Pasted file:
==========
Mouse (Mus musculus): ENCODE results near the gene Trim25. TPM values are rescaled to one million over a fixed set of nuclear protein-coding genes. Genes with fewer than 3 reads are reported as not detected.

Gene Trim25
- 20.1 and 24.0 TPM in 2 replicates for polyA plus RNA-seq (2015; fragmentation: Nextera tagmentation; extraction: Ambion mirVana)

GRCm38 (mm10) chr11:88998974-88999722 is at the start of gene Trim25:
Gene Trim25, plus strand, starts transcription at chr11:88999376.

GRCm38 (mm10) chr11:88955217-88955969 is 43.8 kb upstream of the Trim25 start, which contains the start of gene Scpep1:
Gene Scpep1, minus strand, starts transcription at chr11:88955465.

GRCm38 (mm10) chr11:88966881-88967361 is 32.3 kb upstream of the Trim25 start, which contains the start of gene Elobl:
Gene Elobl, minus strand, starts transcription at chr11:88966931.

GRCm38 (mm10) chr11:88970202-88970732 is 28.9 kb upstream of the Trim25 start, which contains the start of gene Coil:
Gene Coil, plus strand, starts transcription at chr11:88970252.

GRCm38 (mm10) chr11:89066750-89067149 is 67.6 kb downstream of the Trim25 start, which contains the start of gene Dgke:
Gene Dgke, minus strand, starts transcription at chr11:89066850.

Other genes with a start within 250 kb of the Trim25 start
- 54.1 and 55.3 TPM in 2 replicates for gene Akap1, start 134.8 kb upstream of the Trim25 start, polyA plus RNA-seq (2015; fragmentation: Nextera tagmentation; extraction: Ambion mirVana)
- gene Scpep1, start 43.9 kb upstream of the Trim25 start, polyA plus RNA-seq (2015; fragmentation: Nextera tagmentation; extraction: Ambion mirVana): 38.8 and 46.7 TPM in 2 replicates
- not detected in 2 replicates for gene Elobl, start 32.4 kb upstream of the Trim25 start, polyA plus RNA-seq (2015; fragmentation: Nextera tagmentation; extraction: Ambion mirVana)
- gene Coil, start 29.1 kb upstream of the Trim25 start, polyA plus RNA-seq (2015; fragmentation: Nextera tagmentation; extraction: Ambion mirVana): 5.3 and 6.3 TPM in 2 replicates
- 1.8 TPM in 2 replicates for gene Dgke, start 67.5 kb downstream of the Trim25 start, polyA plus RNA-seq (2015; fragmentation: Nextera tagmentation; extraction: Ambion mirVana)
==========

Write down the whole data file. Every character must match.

Mouse (Mus musculus): ENCODE results near the gene Trim25. TPM values are rescaled to one million over a fixed set of nuclear protein-coding genes. Genes with fewer than 3 reads are reported as not detected.

Gene Trim25
- 20.1 and 24.0 TPM in 2 replicates for polyA plus RNA-seq (2015; fragmentation: Nextera tagmentation; extraction: Ambion mirVana)

GRCm38 (mm10) chr11:88998974-88999722 is at the start of gene Trim25:
Gene Trim25, plus strand, starts transcription at chr11:88999376.

GRCm38 (mm10) chr11:88955217-88955969 is 43.8 kb upstream of the Trim25 start, which contains the start of gene Scpep1:
Gene Scpep1, minus strand, starts transcription at chr11:88955465.

GRCm38 (mm10) chr11:88966881-88967361 is 32.3 kb upstream of the Trim25 start, which contains the start of gene Elobl:
Gene Elobl, minus strand, starts transcription at chr11:88966931.

GRCm38 (mm10) chr11:88970202-88970732 is 28.9 kb upstream of the Trim25 start, which contains the start of gene Coil:
Gene Coil, plus strand, starts transcription at chr11:88970252.

GRCm38 (mm10) chr11:89066750-89067149 is 67.6 kb downstream of the Trim25 start, which contains the start of gene Dgke:
Gene Dgke, minus strand, starts transcription at chr11:89066850.

Other genes with a start within 250 kb of the Trim25 start
- 54.1 and 55.3 TPM in 2 replicates for gene Akap1, start 134.8 kb upstream of the Trim25 start, polyA plus RNA-seq (2015; fragmentation: Nextera tagmentation; extraction: Ambion mirVana)
- gene Scpep1, start 43.9 kb upstream of the Trim25 start, polyA plus RNA-seq (2015; fragmentation: Nextera tagmentation; extraction: Ambion mirVana): 38.8 and 46.7 TPM in 2 replicates
- not detected in 2 replicates for gene Elobl, start 32.4 kb upstream of the Trim25 start, polyA plus RNA-seq (2015; fragmentation: Nextera tagmentation; extraction: Ambion mirVana)
- gene Coil, start 29.1 kb upstream of the Trim25 start, polyA plus RNA-seq (2015; fragmentation: Nextera tagmentation; extraction: Ambion mirVana): 5.3 and 6.3 TPM in 2 replicates
- 1.8 TPM in 2 replicates for gene Dgke, start 67.5 kb downstream of the Trim25 start, polyA plus RNA-seq (2015; fragmentation: Nextera tagmentation; extraction: Ambion mirVana)